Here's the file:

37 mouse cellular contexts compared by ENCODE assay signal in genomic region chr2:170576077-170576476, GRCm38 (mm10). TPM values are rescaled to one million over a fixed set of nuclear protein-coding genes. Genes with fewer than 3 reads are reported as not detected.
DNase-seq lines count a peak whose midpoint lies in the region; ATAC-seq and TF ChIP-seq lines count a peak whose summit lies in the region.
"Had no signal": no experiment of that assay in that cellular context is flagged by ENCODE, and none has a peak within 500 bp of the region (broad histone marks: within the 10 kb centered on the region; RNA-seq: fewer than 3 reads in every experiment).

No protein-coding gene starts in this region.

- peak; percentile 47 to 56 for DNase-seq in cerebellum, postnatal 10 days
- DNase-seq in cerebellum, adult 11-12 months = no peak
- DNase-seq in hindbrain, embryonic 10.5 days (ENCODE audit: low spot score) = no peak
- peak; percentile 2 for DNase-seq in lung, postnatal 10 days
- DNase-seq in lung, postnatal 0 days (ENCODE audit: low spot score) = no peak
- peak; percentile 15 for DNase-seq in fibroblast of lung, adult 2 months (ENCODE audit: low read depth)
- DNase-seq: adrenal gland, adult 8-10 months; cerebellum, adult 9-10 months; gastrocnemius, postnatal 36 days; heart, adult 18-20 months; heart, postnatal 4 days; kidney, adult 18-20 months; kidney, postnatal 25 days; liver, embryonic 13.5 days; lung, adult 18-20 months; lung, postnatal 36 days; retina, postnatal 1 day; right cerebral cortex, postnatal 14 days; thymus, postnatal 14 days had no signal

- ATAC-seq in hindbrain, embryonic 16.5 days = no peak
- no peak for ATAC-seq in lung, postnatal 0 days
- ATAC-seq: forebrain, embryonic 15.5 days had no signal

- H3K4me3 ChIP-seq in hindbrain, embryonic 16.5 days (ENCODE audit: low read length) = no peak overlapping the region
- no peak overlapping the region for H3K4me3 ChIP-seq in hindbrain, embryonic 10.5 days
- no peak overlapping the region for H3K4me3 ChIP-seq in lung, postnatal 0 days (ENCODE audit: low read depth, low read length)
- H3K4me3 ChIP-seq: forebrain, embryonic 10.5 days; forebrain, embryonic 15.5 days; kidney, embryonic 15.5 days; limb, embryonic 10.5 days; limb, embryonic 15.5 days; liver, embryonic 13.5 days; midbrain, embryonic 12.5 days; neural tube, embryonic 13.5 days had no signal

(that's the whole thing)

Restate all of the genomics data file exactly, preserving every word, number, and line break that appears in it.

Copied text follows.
37 mouse cellular contexts compared by ENCODE assay signal in genomic region chr2:170576077-170576476, GRCm38 (mm10). TPM values are rescaled to one million over a fixed set of nuclear protein-coding genes. Genes with fewer than 3 reads are reported as not detected.
DNase-seq lines count a peak whose midpoint lies in the region; ATAC-seq and TF ChIP-seq lines count a peak whose summit lies in the region.
"Had no signal": no experiment of that assay in that cellular context is flagged by ENCODE, and none has a peak within 500 bp of the region (broad histone marks: within the 10 kb centered on the region; RNA-seq: fewer than 3 reads in every experiment).

No protein-coding gene starts in this region.

- peak; percentile 47 to 56 for DNase-seq in cerebellum, postnatal 10 days
- DNase-seq in cerebellum, adult 11-12 months = no peak
- DNase-seq in hindbrain, embryonic 10.5 days (ENCODE audit: low spot score) = no peak
- peak; percentile 2 for DNase-seq in lung, postnatal 10 days
- DNase-seq in lung, postnatal 0 days (ENCODE audit: low spot score) = no peak
- peak; percentile 15 for DNase-seq in fibroblast of lung, adult 2 months (ENCODE audit: low read depth)
- DNase-seq: adrenal gland, adult 8-10 months; cerebellum, adult 9-10 months; gastrocnemius, postnatal 36 days; heart, adult 18-20 months; heart, postnatal 4 days; kidney, adult 18-20 months; kidney, postnatal 25 days; liver, embryonic 13.5 days; lung, adult 18-20 months; lung, postnatal 36 days; retina, postnatal 1 day; right cerebral cortex, postnatal 14 days; thymus, postnatal 14 days had no signal

- ATAC-seq in hindbrain, embryonic 16.5 days = no peak
- no peak for ATAC-seq in lung, postnatal 0 days
- ATAC-seq: forebrain, embryonic 15.5 days had no signal

- H3K4me3 ChIP-seq in hindbrain, embryonic 16.5 days (ENCODE audit: low read length) = no peak overlapping the region
- no peak overlapping the region for H3K4me3 ChIP-seq in hindbrain, embryonic 10.5 days
- no peak overlapping the region for H3K4me3 ChIP-seq in lung, postnatal 0 days (ENCODE audit: low read depth, low read length)
- H3K4me3 ChIP-seq: forebrain, embryonic 10.5 days; forebrain, embryonic 15.5 days; kidney, embryonic 15.5 days; limb, embryonic 10.5 days; limb, embryonic 15.5 days; liver, embryonic 13.5 days; midbrain, embryonic 12.5 days; neural tube, embryonic 13.5 days had no signal